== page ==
'They are wonderful female parts... they are strong and full'

'They are wonderful female parts... they are strong and full'

Thursday, 16 April 2015

by Raza Khan

Young reporter Raza Khan talks to A View from the Bridge's Daisy Boulton and Teresa Banham talk about their characters and how they feel about Eddie's demise.

In this interview, I sit down with Teresa Banham and Daisy Boulton, currently playing Beatrice and Catherine in Stephen Unwin’s production by Touring Consortium Theatre Company. I wanted to find out what they have to say about their characters and what it's like being involved in this production.

How did you prepare for your roles?
As a self-confessed procrastinator, I have watched and loved many films and TV shows when I should have been doing something less fun, like coursework and exam revision. One of these shows was The Sopranos, watching the entire first and second season in a week is something I pride myself on. When Teresa began by saying she watched "The Sopranos to listen to the accent and the dialect", both Daisy and I let out an admiring "ohhhhh". Teresa also mentioned Arthur Miller recognised that British actors can do tragedy very well, due to their classical Shakespearean training. In my opinion, this play must be tackled the same way one would tackle Shakespeare, A View from the Bridge is essentially a modern epic.

Daisy said that this was pretty much how she prepared for the role, continuously reading the play "kind of the way you'd read Shakespeare". Daisy goes on to cite Philip Seymour Hoffman's foreword in the Penguin Classics edition of the play as a piece of writing which always gets to her. I can relate to this, from an acting perspective Philip Seymour Hoffman was brilliant, however, his lesser-known writing talents are even more so. It was a selection of poems he had written whilst at university which inspired me to write at the age of 14. (A link to which I must tweet Daisy and Teresa, as soon as Teresa begins to understand Twitter that is!)

How powerful do you think your characters are?
As soon as I asked this, I was met by thinking faces and silence. The silence was occasionally broken by a thoughtful "hmmmm" and "aaahh". Daisy smiles looks over at Teresa and says "I'll let you go first", to which Teresa replies "No, no, you can answer, I just need to think for a minute." Then... silence.

To be fair, this is a question that requires thought. We seem to believe this idea of "power" is universal, however, it is entirely subjective. Kim Jong Un feels powerful when oppressing a nation, whereas I feel powerful when helping someone get an item off a high shelf, entirely subjective yet entirely satisfying. At a time when women were just beginning to climb out of sexist societal constructions, how powerful could Catherine and Beatrice be? The answer is, very. 

"They are wonderful female parts... they are strong and full" Teresa answers breaking the silence. This is a notable point, in Miller's other works women are arguably marginalised and made to be wallflowers witnessing the inevitable descent of the men in their lives, like Linda in Death of a Salesman. Beatrice and Catherine on the other hand, are wonderfully fleshed out characters with a physical presence in the proceedings of the play. Most importantly, Catherine has a job. A woman working in the 1950s was not uncommon, however, it was significant. In many ways, Catherine's employment represents the dismantling of sexist ideals, the archetypal housewife, and ultimately of patriarchy.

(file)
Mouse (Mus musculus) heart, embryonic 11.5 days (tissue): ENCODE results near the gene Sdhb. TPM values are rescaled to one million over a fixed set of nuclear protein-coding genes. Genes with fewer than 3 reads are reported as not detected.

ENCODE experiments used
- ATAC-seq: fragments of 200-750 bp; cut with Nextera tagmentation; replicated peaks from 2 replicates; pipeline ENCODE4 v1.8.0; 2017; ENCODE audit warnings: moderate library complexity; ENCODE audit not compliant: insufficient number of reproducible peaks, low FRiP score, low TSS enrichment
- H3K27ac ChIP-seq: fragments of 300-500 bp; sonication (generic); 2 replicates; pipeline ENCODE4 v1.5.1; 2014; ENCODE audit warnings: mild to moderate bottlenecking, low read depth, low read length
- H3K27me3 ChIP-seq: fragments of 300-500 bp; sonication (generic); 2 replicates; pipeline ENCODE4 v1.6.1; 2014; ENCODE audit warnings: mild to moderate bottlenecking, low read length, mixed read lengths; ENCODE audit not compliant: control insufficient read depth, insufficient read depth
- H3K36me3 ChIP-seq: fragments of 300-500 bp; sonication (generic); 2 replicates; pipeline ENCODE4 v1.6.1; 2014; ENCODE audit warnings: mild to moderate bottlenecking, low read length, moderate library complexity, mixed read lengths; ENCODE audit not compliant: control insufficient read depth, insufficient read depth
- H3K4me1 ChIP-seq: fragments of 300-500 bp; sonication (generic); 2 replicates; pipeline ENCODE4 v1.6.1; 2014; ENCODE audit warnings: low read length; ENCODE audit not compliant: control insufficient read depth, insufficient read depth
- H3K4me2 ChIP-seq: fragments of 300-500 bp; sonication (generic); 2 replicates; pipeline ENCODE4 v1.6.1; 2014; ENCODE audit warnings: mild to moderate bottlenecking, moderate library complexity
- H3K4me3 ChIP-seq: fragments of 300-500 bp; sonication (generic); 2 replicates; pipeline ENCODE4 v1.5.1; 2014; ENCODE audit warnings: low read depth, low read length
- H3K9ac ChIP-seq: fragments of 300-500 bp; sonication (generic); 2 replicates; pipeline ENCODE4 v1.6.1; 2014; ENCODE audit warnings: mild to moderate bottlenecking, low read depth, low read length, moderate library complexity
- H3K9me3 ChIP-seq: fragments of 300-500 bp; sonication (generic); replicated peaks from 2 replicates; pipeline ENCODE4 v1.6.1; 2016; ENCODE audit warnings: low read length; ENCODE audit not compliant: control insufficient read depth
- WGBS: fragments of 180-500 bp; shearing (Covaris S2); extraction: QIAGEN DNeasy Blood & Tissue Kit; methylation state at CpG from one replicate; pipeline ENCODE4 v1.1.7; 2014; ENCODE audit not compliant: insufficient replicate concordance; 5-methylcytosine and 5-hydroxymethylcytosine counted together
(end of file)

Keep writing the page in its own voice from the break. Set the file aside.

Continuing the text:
Beatrice is the audience’s eye on the stage. Just as Watson is to Sherlock, and the companion is to The Doctor. Beatrice knows her husband cannot recover, she knows her marriage is in ruins. These are the unspoken truth's which can only ever be conveyed through Beatrice's character. I believe Beatrice's power is beautifully expressed through her contrast with Catherine. Beatrice is the all-knowing, mature, experienced woman to Catherine's naive, innocent, protected girl. 

By the end of the play, is there any part of you which is satisfied when Eddie dies?
This question did not seem so brutal and heartless when I wrote it down, but as soon as I said it, I sounded like a monster. I'm basically asking them to answer if they were glad when Eddie dies. Again I was in a state of silent panic, but then both Teresa and Daisy laughed and I was put at ease again. Nothing brings out the laughs like asking if you're happy at someone's death. Bliss.

"I've seen the play four times and Eddie's death is always satisfying for the audience" Teresa says nodding. Eddie faces such an ordeal throughout the play, you just feel it his time when he dies, he's heading for it from the beginning.

The most irritating points in the play are when you just want to grab Eddie by the shoulders and yell "DON'T DO IT". Daisy becomes physically annoyed when speaking of the scene where Eddie calls immigration. It's at that point the audience thinks "ohhh Eddie, this is how you're going to die".

What's been the most rewarding aspect of being a part of this production?
"It may sound icky, but the company is just great," says Teresa. Well, Teresa, it's not icky as such, you just sound a little like a hippy at a love in. Jokes aside, one can really feel the chemistry between them and Jonathan Guy Lewis (playing Eddie) on stage, bouncing off each other instantaneously. 

A View from the Bridge opened at Theatre Royal, Nottingham, where it ran from 4 to 7 March 2015. It then toured to Cheltenham, Darlington, Wolverhampton, Bradford, Coventry and Edinburgh, where it concluded on 2 May.